Bigfoot bounty: Olympia Beer offers $1 million reward for safe capture of a Sasquatch

Finding Bigfoot could pay off big time.

A beer maker in Washington state has offered a $1 million reward to anyone who can do what has eluded mankind for generations: snaring a living Sasquatch.

Evan and Daren Metropoulos, owners of Pabst Brewing Company and Olympia Beer, have offered to pay $25,000 a year for the next four decades to the person who can reel in a live Bigfoot.

Check it out here


Just in case you assumed few folks would join the quest for Bigfoot, you ought to know that 14% of Americans believe in its existence, and another 14% are unsure.

Beer: Five summer beers in cans

By    Jesse Tigges

For whatever reason, I associate drinking beer in the summer with cans. Does beer taste better in cans when it’s hot outside? Possibly. Do cans get colder than bottles? Some believe so, but I generally don’t want ice-cold beer anyway.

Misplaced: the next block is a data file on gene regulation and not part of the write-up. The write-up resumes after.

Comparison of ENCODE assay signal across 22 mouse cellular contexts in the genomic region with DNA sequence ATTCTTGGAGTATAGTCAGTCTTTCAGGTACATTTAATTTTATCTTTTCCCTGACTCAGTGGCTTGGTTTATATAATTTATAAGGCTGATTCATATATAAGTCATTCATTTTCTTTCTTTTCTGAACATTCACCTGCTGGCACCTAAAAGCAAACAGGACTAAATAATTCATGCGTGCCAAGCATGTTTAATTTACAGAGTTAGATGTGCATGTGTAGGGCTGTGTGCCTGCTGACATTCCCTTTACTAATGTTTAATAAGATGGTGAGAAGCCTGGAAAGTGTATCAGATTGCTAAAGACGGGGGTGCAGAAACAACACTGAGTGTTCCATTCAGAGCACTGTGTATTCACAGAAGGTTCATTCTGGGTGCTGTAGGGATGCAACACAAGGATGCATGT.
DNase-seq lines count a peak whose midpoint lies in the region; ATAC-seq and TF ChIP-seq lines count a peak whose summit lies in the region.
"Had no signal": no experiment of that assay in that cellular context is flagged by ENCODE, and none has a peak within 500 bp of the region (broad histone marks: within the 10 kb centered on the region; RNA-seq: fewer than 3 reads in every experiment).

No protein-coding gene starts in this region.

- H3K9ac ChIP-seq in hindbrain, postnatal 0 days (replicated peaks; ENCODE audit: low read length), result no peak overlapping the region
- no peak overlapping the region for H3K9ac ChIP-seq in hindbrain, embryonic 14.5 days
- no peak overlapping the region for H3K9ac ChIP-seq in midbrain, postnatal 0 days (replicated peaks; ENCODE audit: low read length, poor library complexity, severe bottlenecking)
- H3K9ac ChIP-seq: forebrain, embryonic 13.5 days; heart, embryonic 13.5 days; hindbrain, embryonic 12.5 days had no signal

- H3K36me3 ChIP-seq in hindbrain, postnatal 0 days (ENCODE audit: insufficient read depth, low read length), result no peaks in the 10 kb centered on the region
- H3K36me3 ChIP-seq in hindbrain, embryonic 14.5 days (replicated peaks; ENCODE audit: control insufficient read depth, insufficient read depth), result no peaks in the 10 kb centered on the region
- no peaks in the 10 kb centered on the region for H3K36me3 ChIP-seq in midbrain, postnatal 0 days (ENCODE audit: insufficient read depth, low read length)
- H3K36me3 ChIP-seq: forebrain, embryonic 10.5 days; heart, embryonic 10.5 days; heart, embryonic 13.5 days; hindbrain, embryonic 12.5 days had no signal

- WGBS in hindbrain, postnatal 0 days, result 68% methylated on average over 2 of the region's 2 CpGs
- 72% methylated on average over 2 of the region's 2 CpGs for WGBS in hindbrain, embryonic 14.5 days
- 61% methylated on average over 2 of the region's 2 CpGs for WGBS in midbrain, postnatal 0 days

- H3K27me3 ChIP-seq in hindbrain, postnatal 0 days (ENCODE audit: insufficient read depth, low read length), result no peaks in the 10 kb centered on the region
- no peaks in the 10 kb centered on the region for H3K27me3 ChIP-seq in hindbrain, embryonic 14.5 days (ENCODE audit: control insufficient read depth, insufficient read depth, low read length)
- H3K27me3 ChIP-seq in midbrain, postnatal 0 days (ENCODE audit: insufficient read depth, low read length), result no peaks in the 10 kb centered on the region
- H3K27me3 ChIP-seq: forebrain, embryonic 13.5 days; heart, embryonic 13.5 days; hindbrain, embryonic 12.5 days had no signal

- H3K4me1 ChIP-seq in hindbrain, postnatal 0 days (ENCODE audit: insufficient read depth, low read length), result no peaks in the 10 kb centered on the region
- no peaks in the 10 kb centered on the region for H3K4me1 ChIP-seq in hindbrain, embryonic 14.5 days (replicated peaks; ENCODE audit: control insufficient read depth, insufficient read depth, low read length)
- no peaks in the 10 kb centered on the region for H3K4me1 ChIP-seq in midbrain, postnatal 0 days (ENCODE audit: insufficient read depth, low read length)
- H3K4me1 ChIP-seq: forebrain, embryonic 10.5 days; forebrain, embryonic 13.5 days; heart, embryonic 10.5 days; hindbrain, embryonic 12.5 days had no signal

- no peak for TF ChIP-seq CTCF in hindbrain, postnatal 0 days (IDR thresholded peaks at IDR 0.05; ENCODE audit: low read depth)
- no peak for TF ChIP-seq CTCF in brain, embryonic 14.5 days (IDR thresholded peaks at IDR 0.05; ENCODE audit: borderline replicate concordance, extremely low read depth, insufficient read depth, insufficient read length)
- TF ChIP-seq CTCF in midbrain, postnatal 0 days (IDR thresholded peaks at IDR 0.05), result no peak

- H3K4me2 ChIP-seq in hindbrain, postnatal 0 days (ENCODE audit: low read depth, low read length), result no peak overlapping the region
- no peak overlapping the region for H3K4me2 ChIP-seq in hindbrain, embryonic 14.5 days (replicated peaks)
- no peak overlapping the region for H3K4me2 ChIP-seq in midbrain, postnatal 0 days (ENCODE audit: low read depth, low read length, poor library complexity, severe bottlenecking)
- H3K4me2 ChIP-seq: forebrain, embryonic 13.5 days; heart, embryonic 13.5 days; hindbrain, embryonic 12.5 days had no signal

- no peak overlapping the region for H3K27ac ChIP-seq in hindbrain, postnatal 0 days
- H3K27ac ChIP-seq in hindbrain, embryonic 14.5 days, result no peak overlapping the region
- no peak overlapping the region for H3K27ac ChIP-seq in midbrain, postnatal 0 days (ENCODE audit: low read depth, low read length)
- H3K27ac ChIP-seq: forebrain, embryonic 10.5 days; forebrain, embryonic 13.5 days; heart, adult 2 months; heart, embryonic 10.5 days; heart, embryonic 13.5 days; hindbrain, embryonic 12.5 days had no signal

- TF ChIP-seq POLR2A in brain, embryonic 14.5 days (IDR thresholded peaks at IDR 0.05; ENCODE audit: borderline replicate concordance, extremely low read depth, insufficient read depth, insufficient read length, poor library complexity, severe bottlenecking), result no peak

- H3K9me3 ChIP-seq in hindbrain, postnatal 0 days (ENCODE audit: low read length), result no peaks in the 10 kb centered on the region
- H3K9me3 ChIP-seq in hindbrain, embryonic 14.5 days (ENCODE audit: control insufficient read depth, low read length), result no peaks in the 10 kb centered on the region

Whatever the case, cans do offer distinct advantages to bottles. Cans don’t allow light or oxygen in so, in theory, the beer tastes better. (I’ve heard some complain about a metallic taste, but that’s hogwash — most cans have a spray-coated lining inside to eliminate this.) Cans are also much easier to transport — to and from a cookout, hike, swimming hole, etc.

With more craft breweries offering their delicious wares in cans, it’s worth finding some that please your palette. Here are five I enjoyed and that cover a variety of styles.

Dog Days Lager, Two Brothers Brewing Co. (5.1 ABV)

Two Brother’s Dog Days is the most crowd-pleasing of the cans I tried. There aren’t a lot of big flavors here, but a simple enough hop presence is countered by an equal amount of citrus — most similar to a lemon zest. The Dog Days is ideal for after sweat-inducing outdoor activities — yard work or sand volleyball come to mind — because it’s refreshing and endlessly drinkable.

Firefly Amber Ale, Jackie O’s Brewing Co. (4.5 ABV)